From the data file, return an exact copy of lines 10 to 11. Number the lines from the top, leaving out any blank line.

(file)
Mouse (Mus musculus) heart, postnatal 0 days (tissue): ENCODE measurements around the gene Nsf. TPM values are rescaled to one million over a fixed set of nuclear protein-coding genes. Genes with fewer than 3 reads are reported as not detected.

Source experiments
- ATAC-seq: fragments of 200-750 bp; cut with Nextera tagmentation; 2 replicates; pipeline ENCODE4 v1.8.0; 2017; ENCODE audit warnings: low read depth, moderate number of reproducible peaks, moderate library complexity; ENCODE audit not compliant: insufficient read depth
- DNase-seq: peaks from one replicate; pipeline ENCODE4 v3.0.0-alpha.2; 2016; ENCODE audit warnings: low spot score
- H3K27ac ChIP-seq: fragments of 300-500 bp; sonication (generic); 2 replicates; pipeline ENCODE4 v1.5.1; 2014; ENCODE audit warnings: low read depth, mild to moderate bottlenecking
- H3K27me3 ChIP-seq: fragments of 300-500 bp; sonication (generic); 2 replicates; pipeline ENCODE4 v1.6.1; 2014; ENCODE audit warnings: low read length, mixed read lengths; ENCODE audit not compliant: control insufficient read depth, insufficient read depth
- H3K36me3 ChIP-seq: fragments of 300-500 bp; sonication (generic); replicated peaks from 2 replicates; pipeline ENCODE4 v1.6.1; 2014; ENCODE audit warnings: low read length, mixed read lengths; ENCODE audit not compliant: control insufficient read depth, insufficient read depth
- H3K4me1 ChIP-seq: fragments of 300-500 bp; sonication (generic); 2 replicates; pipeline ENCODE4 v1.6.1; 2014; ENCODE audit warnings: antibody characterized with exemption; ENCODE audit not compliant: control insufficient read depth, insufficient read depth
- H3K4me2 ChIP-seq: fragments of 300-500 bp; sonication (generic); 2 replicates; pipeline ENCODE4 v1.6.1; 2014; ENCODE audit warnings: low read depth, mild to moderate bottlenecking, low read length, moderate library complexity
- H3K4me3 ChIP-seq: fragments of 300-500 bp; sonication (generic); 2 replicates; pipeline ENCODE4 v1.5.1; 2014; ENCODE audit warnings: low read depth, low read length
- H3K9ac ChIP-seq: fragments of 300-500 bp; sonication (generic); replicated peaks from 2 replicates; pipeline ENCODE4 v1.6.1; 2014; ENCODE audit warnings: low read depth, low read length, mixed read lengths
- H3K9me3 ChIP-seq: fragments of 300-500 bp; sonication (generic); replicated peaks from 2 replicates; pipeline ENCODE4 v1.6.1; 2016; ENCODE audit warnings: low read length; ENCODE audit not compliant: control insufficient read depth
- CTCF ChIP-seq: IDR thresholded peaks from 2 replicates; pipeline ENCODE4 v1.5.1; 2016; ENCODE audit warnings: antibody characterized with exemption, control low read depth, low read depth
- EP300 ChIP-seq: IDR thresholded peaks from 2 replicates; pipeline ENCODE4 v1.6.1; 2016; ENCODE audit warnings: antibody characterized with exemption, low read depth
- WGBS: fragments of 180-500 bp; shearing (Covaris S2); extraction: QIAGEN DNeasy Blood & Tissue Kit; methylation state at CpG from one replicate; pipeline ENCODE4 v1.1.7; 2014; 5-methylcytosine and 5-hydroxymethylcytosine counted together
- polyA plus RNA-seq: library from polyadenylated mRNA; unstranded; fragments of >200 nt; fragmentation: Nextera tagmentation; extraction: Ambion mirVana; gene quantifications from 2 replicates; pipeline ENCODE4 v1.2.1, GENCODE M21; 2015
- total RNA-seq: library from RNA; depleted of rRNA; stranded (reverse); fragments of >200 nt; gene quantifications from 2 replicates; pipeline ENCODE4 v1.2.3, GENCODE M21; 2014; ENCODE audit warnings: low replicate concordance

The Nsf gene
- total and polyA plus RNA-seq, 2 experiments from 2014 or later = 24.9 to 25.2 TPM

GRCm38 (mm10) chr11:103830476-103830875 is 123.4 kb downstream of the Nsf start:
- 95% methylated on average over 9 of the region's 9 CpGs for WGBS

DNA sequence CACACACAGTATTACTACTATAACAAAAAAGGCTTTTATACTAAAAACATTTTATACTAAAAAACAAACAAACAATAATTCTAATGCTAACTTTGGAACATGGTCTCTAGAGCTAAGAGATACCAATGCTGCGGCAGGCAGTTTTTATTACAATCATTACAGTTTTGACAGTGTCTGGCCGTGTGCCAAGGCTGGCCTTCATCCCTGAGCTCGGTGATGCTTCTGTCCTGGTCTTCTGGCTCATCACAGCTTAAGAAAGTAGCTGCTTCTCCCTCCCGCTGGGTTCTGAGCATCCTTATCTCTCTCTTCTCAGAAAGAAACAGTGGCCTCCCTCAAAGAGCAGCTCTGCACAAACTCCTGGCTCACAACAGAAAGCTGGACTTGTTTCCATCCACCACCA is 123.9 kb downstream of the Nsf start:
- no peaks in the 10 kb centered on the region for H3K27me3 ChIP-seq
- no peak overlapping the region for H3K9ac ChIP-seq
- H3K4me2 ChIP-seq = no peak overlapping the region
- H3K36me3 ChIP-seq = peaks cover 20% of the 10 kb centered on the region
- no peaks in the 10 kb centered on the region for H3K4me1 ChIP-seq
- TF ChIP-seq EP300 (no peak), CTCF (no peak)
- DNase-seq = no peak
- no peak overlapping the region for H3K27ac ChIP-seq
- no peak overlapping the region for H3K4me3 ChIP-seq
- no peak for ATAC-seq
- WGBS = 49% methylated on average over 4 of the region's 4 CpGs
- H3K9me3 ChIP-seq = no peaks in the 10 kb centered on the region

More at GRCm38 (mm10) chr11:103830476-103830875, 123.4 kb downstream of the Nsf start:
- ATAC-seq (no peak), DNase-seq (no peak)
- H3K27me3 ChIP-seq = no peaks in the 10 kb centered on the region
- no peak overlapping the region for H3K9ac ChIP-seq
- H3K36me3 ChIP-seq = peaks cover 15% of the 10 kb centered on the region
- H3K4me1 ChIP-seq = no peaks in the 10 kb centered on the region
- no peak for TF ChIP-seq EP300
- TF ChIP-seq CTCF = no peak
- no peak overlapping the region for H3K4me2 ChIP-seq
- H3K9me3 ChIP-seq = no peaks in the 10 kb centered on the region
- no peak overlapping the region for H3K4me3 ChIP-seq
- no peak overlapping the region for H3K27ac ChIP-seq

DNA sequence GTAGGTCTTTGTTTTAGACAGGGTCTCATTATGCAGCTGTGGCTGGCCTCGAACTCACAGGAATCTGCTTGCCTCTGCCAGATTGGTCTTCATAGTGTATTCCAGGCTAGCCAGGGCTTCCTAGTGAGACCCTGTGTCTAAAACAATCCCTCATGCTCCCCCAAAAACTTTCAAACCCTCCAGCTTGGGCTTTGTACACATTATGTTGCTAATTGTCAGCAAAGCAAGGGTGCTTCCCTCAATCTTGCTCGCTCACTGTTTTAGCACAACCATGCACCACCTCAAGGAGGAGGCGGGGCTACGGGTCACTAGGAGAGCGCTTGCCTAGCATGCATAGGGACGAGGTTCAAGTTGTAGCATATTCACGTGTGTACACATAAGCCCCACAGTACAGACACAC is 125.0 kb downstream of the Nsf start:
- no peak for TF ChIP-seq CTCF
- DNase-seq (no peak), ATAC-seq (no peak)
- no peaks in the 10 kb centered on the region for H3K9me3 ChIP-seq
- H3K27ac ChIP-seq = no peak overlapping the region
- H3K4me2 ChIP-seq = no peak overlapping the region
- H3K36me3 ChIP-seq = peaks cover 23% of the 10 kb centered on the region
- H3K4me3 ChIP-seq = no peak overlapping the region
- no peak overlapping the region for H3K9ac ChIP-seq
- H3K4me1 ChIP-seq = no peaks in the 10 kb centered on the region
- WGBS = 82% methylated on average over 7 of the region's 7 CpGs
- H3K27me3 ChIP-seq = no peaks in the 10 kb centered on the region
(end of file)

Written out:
- H3K4me3 ChIP-seq: fragments of 300-500 bp; sonication (generic); 2 replicates; pipeline ENCODE4 v1.5.1; 2014; ENCODE audit warnings: low read depth, low read length
- H3K9ac ChIP-seq: fragments of 300-500 bp; sonication (generic); replicated peaks from 2 replicates; pipeline ENCODE4 v1.6.1; 2014; ENCODE audit warnings: low read depth, low read length, mixed read lengths